However, bounded rationality is not really the case for AI optimizers (I’m rather uncertain about the next few sentences, they reflect my current understanding of an optimizer but I may be wrong). The trouble with optimizers is that they will never be satisfied that their goals are 99% achieved. In fact even though it is only 99.9% certain that the goal is achieved, the AGI will restlessly try to increase the probability further – even if this means using the computing power of the whole earth to drive the probability it assigns to its goal being achieved from 99.9% to 99.91%. Perhaps it would be interesting to make future very powerful and optimising AI systems operate in the mode of bounded rationality in the Simonian sense. It could be something to work on as it could potentially lower the likelihood that an optimizer AGI could lead to catastrophic scenarios. Idk just droppin’ the idea but idk the technical tractability at all. However, careful readers might object that, in any case, powerful and complex AI systems such as TAI and AGI will not necessarily be well modelled as rational optimizers agents. For instance, black box AI models might be governed by a complex network of decision making heuristics that are not easily captured by a utility function to maximize.

Finally, to finish what I started in the first paragraphs of this blog post, I think it is appropriate to quickly go back to what economists generally think about this conceptual tool of the rationality of agents. Actually, most economists, even the most liberal ones, abandoned the myth of homo oeconomicus a few decades ago. The perfect rationality of agents has since been discarded (recall eg. Allais paradox) and even if many models are still based on this hypothesis, many sophistications have been implemented to better account for reality through, for example, taking into account uncertainty, risk aversion of agents, their belief about the state of the world (Bayes) etc. A closer look at the fabulous field of game theory is enough to show that rationality can be found in quite different ways and that it is not necessarily and simply understood in the sense of naive maximisation of the expected value or of the expected utility (if you don’t know the difference between the two : (1) omg it’s horrible (2) I suggest you take a look at the St Petersburg paradox to understand), but implied taking into account possible errors on the part of the opponents of each player, and taking this consideration itself into account in the calculations attributed to each of these opponents, as is the case, for example, in the definition of a perfect or sequential equilibria. Thus, the assumption of rationality should not be totally discarded simply because it is based on axioms that are not always representative of reality. For example, in voting theory, laboratory experiments show that agents tend to behave more like rational agents in the sense of Von Neumann Morgenstern (at least relatively more than in another situation in experimental game theory). As I mentioned above, most models in economics rely on some sophistication other than the simple rationality of agents to come as close as possible to reality.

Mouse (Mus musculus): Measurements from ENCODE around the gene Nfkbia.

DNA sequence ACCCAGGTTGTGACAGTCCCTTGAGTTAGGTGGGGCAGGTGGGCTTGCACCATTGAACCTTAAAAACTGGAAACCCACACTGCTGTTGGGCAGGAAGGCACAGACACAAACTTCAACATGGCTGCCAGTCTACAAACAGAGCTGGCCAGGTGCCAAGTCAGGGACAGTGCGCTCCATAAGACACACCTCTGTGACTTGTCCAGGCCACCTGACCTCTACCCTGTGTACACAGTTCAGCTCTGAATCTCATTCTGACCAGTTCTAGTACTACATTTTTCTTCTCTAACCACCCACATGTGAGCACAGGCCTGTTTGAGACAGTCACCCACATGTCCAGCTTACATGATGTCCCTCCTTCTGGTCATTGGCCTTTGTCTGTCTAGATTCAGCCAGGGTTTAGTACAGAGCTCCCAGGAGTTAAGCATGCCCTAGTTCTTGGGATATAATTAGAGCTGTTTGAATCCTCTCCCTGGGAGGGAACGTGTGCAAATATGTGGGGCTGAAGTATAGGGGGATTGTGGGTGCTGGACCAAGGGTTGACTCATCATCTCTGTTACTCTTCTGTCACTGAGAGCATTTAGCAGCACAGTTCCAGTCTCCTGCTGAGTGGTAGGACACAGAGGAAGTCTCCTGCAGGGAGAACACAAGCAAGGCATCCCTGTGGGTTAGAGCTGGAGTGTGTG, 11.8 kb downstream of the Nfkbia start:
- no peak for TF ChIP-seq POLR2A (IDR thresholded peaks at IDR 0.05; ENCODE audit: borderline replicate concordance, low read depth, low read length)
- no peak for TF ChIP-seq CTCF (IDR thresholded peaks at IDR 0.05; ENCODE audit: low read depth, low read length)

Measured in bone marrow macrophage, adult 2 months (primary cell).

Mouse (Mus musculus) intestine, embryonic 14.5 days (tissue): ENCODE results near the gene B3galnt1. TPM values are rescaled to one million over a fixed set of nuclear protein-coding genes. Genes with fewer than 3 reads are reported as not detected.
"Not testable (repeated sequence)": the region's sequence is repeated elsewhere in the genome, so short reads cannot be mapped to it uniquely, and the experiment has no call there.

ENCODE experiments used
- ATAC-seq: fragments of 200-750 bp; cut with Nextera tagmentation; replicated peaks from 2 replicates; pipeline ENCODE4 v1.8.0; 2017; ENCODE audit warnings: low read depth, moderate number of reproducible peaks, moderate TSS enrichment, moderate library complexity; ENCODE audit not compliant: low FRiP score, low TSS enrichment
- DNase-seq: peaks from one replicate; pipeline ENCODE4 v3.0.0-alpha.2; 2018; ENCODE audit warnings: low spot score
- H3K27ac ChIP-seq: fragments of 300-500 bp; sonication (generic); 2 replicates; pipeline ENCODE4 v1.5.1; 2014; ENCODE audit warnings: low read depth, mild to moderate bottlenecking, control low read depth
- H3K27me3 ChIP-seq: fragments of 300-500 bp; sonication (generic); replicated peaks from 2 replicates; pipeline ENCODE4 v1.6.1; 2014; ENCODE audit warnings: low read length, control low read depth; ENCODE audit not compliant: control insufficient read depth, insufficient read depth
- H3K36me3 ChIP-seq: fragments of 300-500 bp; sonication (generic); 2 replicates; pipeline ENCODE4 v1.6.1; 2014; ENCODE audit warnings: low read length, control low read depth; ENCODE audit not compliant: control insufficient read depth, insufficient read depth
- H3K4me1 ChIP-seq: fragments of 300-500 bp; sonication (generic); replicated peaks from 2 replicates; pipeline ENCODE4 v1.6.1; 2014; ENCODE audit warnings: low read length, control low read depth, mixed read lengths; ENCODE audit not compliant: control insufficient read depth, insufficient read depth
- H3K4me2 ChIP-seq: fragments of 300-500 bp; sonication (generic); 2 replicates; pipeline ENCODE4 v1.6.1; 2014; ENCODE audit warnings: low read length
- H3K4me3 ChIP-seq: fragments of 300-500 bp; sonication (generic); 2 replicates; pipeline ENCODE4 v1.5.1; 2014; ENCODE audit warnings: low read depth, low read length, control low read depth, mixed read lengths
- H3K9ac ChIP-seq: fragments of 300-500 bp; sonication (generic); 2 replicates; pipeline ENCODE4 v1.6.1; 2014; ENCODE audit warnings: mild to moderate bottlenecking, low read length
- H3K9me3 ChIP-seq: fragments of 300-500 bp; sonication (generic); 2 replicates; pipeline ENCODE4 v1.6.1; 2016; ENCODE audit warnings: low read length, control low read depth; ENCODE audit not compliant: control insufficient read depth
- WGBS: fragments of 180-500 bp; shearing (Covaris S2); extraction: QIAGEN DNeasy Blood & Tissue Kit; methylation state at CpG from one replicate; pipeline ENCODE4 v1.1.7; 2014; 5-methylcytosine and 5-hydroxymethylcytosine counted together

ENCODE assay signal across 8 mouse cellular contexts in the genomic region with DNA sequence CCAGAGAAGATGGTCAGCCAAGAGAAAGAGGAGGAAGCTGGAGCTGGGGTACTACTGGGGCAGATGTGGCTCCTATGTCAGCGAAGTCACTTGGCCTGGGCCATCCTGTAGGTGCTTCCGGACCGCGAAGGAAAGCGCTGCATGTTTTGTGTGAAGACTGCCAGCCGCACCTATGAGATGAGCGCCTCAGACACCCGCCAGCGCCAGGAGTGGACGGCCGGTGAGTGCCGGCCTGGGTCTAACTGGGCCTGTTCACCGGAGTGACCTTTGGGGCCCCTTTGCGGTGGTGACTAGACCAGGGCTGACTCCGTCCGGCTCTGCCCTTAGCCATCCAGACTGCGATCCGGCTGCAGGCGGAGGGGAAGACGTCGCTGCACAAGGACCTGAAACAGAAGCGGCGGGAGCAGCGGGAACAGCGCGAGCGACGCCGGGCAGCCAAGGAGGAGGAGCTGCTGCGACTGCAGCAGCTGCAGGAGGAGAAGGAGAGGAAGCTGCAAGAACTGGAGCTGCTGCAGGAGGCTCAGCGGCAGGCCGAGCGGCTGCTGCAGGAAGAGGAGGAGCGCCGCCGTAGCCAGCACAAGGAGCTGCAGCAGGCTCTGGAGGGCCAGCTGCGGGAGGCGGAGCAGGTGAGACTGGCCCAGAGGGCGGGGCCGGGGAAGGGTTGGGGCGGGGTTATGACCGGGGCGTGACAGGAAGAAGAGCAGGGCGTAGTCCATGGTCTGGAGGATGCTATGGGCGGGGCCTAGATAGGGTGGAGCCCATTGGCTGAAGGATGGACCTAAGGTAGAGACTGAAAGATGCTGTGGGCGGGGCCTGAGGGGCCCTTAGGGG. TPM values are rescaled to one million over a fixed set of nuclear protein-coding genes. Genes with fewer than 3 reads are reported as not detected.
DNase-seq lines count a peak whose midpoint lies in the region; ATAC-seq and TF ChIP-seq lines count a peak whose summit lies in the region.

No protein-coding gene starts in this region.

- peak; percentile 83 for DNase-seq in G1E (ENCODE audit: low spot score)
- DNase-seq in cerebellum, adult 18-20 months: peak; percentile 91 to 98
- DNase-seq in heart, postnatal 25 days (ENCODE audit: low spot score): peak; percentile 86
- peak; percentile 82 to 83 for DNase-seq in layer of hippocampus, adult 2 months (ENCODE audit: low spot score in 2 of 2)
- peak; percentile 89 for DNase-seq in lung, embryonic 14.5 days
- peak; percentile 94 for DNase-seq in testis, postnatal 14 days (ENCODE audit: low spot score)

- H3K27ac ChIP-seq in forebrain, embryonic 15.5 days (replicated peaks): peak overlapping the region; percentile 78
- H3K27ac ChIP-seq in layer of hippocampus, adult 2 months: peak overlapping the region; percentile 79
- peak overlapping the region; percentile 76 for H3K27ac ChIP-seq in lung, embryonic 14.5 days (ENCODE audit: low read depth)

However, the trouble is that mathematicians/economists are somewhat castigated for coming to unpleasant/irrealistic conclusions because the models they develop are based on reductive assumptions and therefore, by implication, these same mathematicians promote a model of the organisation of the social world based on a kind of Machiavellian cynicism. I think that there is a kind of confusion and intermingling between a positivist and a normative vision of what we are supposed to understand about economic models, whereas it seems to me that the two are more decorrelated than they seem. An example to illustrate my point. It is true that in classical Newtonian mechanics any isolated system tends towards a situation of equilibrium. Since mathematical economics borrows a substantial part of its analytical tools from physics, most of the dynamic theories it develops strive to show how an economic system should evolve towards a given equilibrium situation if the hypotheses we have used to describe it were correct. However, this does not mean that the equilibrium towards which our system would converge in the absence of any external intervention (by the State, for example) is desirable! I think this debate ultimately comes down to the question of whether rationality is merely instrumental, that is, agnostic about the logic of human action and its motivations (instrumental rationality) or does it substantially inform them (substantive rationality). Instrumental rationality is simply another formulation of Nick Bostrom’s orthogonality thesis: an agent’s intelligence and its final goal, i.e. its utility function, are decorrelated. This is in contrast to the belief that, because of their intelligence, most intelligent agents always converge to the same goal.

That’s all for me here, thanks for reading up to this point!